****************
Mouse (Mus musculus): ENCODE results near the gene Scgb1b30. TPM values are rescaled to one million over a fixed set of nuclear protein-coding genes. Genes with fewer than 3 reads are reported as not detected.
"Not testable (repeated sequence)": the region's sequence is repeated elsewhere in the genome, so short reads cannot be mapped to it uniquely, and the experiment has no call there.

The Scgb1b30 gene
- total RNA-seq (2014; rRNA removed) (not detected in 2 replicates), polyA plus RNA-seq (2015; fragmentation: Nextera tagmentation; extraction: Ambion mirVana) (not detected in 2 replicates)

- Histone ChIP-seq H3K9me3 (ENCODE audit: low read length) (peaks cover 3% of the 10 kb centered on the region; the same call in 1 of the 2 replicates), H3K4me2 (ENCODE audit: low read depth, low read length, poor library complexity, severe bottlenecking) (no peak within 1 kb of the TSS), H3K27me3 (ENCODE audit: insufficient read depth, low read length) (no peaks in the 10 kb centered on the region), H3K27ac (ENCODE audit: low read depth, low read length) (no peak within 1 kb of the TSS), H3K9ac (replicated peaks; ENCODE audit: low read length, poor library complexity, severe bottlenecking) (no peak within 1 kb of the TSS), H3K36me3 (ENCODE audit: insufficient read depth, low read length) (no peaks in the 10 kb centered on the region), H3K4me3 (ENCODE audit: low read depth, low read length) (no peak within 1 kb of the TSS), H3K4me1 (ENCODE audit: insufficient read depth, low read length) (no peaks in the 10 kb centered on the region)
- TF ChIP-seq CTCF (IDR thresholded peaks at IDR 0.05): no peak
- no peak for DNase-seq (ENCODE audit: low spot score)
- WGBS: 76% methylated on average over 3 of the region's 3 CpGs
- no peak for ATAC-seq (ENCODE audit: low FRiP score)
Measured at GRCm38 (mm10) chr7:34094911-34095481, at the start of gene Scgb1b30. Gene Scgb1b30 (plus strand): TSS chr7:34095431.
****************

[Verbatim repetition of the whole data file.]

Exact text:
Mouse (Mus musculus): ENCODE results near the gene Scgb1b30. TPM values are rescaled to one million over a fixed set of nuclear protein-coding genes. Genes with fewer than 3 reads are reported as not detected.
"Not testable (repeated sequence)": the region's sequence is repeated elsewhere in the genome, so short reads cannot be mapped to it uniquely, and the experiment has no call there.

The Scgb1b30 gene
- total RNA-seq (2014; rRNA removed) (not detected in 2 replicates), polyA plus RNA-seq (2015; fragmentation: Nextera tagmentation; extraction: Ambion mirVana) (not detected in 2 replicates)

- Histone ChIP-seq H3K9me3 (ENCODE audit: low read length) (peaks cover 3% of the 10 kb centered on the region; the same call in 1 of the 2 replicates), H3K4me2 (ENCODE audit: low read depth, low read length, poor library complexity, severe bottlenecking) (no peak within 1 kb of the TSS), H3K27me3 (ENCODE audit: insufficient read depth, low read length) (no peaks in the 10 kb centered on the region), H3K27ac (ENCODE audit: low read depth, low read length) (no peak within 1 kb of the TSS), H3K9ac (replicated peaks; ENCODE audit: low read length, poor library complexity, severe bottlenecking) (no peak within 1 kb of the TSS), H3K36me3 (ENCODE audit: insufficient read depth, low read length) (no peaks in the 10 kb centered on the region), H3K4me3 (ENCODE audit: low read depth, low read length) (no peak within 1 kb of the TSS), H3K4me1 (ENCODE audit: insufficient read depth, low read length) (no peaks in the 10 kb centered on the region)
- TF ChIP-seq CTCF (IDR thresholded peaks at IDR 0.05): no peak
- no peak for DNase-seq (ENCODE audit: low spot score)
- WGBS: 76% methylated on average over 3 of the region's 3 CpGs
- no peak for ATAC-seq (ENCODE audit: low FRiP score)
Measured at GRCm38 (mm10) chr7:34094911-34095481, at the start of gene Scgb1b30. Gene Scgb1b30 (plus strand): TSS chr7:34095431.